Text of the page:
The Goldfinch, by Carel FabritiusWikimedia Commons

Shrouded by the “smog of a mystery woman”, to use Sylvia Plath’s words, Donna Tartt’s place in the pantheon of modern literary icons is difficult to fully define. She’s as intriguing, aesthetically entrancing and rich with Hellenic and Neo-Romantic allusion as her novels are. She is her work, essentially.

Donna Tartt, from her late teens, displayed an enviable commitment to her art. Art in the broadest sense, encompassing her writing and her self-presentation: the image that she consciously cultivated and maintained, refining over time. There is a strong sense of Donna becoming Donna after she graduates high school and relocates to Vermont to begin college in 1982. The Donna Tartt from Greenwood, Mississippi was the archetypal Southern Belle: she was a debutante, a cheerleader in high school, and a sorority girl during her brief stint at the University of Mississippi. This Donna is strikingly different to the one we know now. Upon arriving at Vermont’s Bennington College, the only thing tying Donna to her past life and image was her strong Southern accent which she never lost.

“The potency of her imagery creates the effect of another life lived, outside of our reality and into hers”

Her trademark bob first emerged in college, as did her predilection for almost exclusively donning men’s tailored suits, smoking cigarettes from her perfectly manicured hands, and hosting exclusive martini parties for her classmates. Donna’s image was something she constructed, something that she had to compose and develop. This is partly what makes her so particularly interesting as an artist. She has an inspiring commitment to aestheticism which pervades and directs not only her work, but her self. This commitment is evident not only in the way she constructs her image, but also her novels. She’s only published three, taking about ten years to write and publish each of them (by this logic, her fourth should be out within the next year or two). The fruits of this long maturation shine in her work.

Her debut, The Secret History, published in 1992, is arguably a work of autofiction, drawing upon her experience in the all-male elite Greek class she pushed her way into at Bennington, and masterfully replicates the Hellenic tradition, perfectly capturing the torturous draw of the Dionysian influence. She has an alchemical effect with words; with only a few sentences, she’s able to convey an experience or emotion that takes on the intensity of a personal memory for the reader. The potency of her imagery creates the effect of another life lived, outside of our reality and into hers.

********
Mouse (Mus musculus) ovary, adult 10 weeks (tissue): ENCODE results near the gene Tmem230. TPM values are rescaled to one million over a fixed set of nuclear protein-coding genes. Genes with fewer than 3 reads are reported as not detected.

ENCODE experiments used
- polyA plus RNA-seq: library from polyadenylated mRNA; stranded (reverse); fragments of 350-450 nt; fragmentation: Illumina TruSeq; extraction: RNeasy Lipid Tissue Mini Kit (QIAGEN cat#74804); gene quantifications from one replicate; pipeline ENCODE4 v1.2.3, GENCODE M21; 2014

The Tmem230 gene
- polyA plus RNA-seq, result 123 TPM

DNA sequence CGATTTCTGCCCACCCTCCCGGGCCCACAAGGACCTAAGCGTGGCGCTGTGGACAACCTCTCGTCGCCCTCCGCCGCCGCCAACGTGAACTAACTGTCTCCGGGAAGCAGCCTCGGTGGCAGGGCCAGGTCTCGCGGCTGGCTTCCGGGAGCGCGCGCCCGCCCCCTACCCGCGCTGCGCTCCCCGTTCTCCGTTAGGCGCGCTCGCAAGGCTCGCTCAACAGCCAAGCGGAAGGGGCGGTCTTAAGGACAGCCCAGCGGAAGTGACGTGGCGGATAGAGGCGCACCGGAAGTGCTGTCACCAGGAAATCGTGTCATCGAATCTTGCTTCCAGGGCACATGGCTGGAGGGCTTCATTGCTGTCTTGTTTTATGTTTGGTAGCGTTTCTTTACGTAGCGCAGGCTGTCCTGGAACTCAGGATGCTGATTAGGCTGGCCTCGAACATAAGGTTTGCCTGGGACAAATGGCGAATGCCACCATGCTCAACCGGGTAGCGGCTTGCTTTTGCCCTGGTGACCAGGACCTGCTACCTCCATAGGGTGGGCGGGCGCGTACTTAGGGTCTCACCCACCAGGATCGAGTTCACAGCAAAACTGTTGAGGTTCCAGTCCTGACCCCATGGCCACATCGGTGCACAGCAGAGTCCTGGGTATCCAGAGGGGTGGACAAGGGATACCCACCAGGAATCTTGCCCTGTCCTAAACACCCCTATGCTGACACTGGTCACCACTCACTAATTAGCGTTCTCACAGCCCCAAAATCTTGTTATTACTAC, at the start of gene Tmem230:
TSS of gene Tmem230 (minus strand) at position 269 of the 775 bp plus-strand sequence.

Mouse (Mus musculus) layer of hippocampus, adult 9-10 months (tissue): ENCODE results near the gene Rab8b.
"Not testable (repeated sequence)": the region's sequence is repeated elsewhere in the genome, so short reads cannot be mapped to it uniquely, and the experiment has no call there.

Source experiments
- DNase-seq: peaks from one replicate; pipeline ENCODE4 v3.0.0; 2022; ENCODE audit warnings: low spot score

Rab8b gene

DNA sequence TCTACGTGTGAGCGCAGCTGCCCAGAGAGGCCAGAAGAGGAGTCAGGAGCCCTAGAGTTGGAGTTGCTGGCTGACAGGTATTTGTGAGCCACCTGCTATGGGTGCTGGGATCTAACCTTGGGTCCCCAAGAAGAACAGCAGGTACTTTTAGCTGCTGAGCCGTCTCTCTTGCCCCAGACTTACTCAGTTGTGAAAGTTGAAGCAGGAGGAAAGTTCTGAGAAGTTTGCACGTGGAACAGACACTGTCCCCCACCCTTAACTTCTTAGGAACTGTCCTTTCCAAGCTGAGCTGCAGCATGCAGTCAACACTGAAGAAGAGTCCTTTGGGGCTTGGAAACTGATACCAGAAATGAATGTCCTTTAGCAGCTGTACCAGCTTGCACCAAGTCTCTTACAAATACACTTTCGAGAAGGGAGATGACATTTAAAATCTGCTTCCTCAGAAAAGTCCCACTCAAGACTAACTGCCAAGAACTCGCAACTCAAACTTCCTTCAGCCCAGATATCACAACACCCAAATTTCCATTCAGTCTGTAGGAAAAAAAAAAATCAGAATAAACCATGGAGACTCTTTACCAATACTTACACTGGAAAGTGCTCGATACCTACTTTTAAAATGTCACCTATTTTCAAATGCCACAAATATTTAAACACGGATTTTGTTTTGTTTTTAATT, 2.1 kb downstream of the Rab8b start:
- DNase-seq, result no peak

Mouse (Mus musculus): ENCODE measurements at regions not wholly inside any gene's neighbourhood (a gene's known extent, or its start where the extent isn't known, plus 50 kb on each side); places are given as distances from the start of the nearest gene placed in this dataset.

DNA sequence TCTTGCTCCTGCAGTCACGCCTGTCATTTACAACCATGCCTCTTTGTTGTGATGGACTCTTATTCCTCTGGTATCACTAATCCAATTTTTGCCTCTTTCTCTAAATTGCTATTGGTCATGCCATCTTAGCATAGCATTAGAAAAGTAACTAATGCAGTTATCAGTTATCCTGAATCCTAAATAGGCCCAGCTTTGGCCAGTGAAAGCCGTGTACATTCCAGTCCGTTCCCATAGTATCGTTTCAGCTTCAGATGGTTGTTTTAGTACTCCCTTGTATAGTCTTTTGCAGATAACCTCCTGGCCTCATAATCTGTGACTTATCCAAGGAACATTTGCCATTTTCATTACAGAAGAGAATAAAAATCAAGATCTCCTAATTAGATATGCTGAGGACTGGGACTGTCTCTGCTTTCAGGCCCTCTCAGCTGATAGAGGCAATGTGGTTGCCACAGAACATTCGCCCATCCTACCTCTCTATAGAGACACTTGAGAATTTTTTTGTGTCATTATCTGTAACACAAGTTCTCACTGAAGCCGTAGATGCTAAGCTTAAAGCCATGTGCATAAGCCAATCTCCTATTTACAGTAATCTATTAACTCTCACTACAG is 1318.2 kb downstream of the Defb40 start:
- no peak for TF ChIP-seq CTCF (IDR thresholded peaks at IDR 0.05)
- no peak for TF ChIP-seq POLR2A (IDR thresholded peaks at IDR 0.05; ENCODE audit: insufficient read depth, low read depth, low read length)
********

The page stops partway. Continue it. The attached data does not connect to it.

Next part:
“Donna is both strikingly unique and achingly familiar”

Then comes her critically divisive sophomore publication: The Little Friend. And while The Secret History is university Donna, The Little Friend is childhood Donna. It’s a sort of quixotic, fantastical detective story dominated by a black-bobbed tomboyish bookworm set in the Deep South. It both is and isn’t Donna. Harriet (as this character is called) is both what Donna was in her youth and what Donna became in her young adulthood. In this way, The Little Friend is incredibly useful for connecting the dots when trying to fully grasp Donna’s trajectory as an image and an artist. Beyond this, though, it’s certainly her least convincing publication.

Her most recent publication, The Goldfinch, shows Donna’s striking ascendancy as a writer. In many ways, her three publications to date are part of a stylistic trilogy, but this fact only becomes obvious upon reading all three novels. The Secret History is consumed by the aesthetic, the picturesque, to a dark degree. The Little Friend models on the classic adventure tales of the 19th and 20th centuries. The Goldfinch is the Goldilocks balance of these two previous styles. With all the picturesque impression of The Secret History and the episodic excitement of The Little Friend, it is the perfect Dickensian novel.


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In this, as in her personal presentation, Donna is both strikingly unique and achingly familiar. Just as her work draws upon the literary traditions of the past while creating something strikingly distinctive, she too is both old and new – an anachronism, and yet one that appeals to so many. This is my highest praise of her: she has an inspiring dedication to artistry and aestheticism, which she successfully honours in her continuous creation of persona and prose.